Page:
WeRelate Update

I’m embarrassed to say I’ve paid little more than quick visits to my family pages at WeRelate lately, so once I finally did stop by for a good look around, I was pleasantly surprised.

First off, the current featured page for David Edmiston, and the associated Early Settlers of Augusta County, Virginia page, are quite inspiring. I love the beautifully designed links box on David’s page that directs you to all the research related to him and his family.

barkertree.png

The addition of the new family tree viewer on family and person pages makes it easy to see where an individual fits into the family and to navigate between family/person pages. The dots next to an individual box tells you there’s a family page associated with that person (Marjorie has two) and the plus signs next to an individual will expand the tree to show that person’s family.

The family tree isn’t active on the page by default. You must click on the family tree icon just below the initial person/family details box on any page. Click again and the family tree area will disappear. It’s a great addition to the site.

WeRelate continues to amaze. I know where I’ll be spending a good deal of the upcoming holiday weekend. I’ve got a lot of Henry data that needs to be compiled . . .

WeRelate Portals

Some of the most fascinating information at WeRelate can be found in the portals. Portal pages are designed to serve as an overview for a section or topic.

communityportal

Let’s start with the Community Portal. This is probably the closest thing to a table of contents you’ll find on the site. Here you’ll find links to other portals, WeRelate projects and discussions, administrative information and lots of tutorials.

familyportal.png

Every namespace in WeRelate has its own portal. You’ll find links to them at the top of every portal page. Here is the Family Portal page.

cemeteryportal.png

The Cemetery Portal discusses how to set up your own cemetery page on WeRelate and link it to the portal. The cemetery portal has a growing number of cemeteries listed with history, photos and contact information. Like much of WeRelate, it is a fabulous source of information for researchers which will only increase in value as more of us add our own information.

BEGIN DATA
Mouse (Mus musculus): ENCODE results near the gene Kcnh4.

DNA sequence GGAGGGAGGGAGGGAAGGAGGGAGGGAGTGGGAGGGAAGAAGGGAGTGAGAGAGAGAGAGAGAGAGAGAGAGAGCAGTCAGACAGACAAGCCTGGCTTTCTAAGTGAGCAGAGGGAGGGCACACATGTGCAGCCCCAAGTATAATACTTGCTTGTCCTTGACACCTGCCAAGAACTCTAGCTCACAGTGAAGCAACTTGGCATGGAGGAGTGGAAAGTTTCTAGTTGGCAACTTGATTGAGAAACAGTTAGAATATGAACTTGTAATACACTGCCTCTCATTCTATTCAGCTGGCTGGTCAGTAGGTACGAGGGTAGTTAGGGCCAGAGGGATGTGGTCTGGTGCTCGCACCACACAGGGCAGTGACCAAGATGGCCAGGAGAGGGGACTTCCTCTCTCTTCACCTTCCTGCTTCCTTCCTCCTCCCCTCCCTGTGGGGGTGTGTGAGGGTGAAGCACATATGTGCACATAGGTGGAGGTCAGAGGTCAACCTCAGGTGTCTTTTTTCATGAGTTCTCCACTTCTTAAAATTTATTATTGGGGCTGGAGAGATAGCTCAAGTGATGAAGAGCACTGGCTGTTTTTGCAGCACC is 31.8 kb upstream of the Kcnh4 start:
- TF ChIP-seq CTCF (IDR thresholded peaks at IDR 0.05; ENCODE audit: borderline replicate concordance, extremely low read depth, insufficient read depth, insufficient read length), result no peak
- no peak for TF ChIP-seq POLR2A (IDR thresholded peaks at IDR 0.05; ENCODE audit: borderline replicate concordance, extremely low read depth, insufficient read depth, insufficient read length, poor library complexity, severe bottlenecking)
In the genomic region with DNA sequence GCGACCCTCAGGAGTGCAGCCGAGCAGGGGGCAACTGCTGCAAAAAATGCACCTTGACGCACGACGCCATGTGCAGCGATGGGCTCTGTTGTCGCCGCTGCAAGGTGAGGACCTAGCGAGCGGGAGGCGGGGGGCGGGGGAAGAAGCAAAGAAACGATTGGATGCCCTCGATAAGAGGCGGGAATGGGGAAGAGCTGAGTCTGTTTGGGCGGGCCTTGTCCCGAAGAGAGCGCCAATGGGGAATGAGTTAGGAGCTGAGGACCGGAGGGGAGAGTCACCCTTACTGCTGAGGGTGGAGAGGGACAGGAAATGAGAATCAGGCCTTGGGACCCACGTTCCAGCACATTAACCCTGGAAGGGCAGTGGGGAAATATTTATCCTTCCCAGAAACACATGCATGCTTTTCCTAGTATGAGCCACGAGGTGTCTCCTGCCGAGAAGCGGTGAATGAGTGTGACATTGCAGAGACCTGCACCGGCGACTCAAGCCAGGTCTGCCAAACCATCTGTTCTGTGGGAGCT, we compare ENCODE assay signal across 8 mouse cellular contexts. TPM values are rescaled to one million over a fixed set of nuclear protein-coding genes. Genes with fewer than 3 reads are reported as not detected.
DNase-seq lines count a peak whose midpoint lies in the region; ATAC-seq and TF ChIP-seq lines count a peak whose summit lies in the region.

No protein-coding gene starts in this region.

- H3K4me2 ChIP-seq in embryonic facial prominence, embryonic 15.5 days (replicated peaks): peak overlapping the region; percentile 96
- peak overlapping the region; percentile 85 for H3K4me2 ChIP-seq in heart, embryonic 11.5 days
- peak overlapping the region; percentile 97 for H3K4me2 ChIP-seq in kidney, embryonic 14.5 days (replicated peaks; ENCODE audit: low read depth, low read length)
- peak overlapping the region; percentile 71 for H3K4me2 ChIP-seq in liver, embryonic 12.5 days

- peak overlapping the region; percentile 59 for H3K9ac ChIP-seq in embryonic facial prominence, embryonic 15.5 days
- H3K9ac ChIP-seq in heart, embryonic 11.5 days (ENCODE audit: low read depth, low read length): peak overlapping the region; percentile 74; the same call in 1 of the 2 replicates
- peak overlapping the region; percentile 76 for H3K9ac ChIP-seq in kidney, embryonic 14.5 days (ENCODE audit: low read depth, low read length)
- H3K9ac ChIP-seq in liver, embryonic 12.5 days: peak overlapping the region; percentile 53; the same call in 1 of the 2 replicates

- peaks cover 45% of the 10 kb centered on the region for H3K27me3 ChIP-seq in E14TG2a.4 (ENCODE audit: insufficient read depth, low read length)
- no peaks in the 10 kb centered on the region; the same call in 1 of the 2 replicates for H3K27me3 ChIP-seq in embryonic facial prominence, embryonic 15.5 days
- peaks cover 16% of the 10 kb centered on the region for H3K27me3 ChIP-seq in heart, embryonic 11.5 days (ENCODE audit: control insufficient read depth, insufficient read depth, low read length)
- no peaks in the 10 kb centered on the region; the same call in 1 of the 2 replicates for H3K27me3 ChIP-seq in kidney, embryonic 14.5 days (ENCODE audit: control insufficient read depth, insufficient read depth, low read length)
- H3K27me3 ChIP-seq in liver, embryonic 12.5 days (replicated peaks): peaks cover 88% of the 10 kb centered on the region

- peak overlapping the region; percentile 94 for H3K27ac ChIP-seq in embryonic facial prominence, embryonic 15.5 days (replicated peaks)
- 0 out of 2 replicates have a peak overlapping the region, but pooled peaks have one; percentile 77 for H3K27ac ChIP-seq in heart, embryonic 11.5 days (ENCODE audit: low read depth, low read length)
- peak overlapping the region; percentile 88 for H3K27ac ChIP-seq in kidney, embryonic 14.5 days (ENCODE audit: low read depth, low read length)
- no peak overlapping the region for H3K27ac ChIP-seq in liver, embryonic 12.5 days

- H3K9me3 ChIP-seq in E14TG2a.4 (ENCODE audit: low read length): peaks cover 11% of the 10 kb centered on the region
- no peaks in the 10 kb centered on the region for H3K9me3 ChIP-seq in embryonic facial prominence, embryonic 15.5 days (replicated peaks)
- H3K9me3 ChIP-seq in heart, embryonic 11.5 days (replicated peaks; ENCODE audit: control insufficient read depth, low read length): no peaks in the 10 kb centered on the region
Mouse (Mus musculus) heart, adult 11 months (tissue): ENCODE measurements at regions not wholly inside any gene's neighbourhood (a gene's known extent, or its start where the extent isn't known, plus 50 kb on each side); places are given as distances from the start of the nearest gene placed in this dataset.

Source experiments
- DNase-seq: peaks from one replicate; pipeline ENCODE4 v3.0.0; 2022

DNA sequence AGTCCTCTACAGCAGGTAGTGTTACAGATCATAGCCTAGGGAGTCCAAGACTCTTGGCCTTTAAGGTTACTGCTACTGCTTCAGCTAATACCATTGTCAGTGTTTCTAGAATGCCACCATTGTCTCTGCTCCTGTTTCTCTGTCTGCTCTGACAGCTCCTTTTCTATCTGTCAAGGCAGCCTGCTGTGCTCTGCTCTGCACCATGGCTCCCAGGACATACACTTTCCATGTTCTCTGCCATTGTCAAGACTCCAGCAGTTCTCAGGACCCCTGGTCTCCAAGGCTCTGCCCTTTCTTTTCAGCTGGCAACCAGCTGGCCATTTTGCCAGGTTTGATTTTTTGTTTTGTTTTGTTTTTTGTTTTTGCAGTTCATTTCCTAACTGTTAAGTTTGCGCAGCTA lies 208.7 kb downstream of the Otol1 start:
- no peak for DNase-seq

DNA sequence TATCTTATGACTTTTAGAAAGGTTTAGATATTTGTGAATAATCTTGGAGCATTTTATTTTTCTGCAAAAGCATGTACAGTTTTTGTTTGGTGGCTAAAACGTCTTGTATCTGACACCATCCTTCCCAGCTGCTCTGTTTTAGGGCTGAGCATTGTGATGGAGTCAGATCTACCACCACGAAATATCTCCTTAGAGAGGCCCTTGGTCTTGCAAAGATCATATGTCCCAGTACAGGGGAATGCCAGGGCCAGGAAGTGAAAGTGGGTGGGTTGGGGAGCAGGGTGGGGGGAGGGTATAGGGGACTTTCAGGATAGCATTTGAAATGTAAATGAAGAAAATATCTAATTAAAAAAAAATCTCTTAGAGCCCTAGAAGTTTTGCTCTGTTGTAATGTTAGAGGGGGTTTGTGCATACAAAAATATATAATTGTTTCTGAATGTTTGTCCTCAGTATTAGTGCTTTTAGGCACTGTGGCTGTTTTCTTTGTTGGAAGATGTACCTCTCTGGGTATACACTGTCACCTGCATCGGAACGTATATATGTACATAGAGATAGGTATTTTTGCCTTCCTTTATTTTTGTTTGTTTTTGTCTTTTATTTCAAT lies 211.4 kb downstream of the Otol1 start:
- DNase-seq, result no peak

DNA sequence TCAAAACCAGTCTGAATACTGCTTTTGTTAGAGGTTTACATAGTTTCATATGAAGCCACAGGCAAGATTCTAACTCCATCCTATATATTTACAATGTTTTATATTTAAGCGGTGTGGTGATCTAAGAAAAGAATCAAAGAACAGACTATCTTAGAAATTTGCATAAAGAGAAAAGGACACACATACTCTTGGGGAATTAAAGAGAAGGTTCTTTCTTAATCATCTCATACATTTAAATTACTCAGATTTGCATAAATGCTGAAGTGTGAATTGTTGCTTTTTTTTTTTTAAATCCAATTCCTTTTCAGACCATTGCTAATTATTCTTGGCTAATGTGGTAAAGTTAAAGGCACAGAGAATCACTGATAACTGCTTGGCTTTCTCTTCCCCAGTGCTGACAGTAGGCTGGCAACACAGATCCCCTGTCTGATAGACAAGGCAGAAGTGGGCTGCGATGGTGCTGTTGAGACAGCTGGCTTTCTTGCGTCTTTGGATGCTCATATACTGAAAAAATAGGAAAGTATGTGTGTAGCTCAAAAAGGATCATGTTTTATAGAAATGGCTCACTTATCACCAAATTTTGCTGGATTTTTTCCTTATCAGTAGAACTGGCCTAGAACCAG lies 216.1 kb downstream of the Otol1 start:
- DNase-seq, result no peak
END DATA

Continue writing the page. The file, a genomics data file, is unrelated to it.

Spend an afternoon browsing the portals at WeRelate. You’ll be amazed at the fascinating information you’ll find along with a lot of inspiration you can put to use in your own research. If you have a fact or suggestion to add to a page, please do so. Every little bit helps.

Putting WeRelate to Work

Now that we’ve looked at the major components in WeRelate, it’s time to see how all this can come together for research and collaboration. We each have our own research style, so I’m throwing out a list of ideas that you can choose to incorporate into your style or adjust to fit it.

    • Do you want to get your feet wet, but are afraid of inadvertently deleting something important? No problem, experiment to your heart’s desire in the Sandbox site. This is a duplicate of the main site created just for users who want to practice something before they put it in place on the live site. There’s also a Sandbox page in the Help section used to get you comfortable with the wiki editor.
    • The Surname in Place pages (example: Barker in Chattooga, Georgia, United States) make a great place to not only document useful resources, but also maintain your research log and todo list for the group.
    • Follow the links at the bottom of any page to other pages associated with this one. My Surname in Place page links to the Barker Surname page, the Chattooga County page and the Barker in Georgia page. A little browsing in these related pages might hook you up with others researching your family or places.
    • Your own User page is a great place to bookmark WeRelate pages associated with your research. Not only does it make it easier for you to move within the platform, but it lets other researchers see at a glance which families and places you are researching.

werelatewatch

  • Watch pages related to your research. Just click the Watch link in the sidebar (shown as Unwatch here) of any page. In this example, you can see I am watching this page. Click on my username in the sidebar and you will be taken to my User page. This is a great way to find – and be found by – research cousins. Also, when you watch a page, you will be notified when anyone makes a change to that page.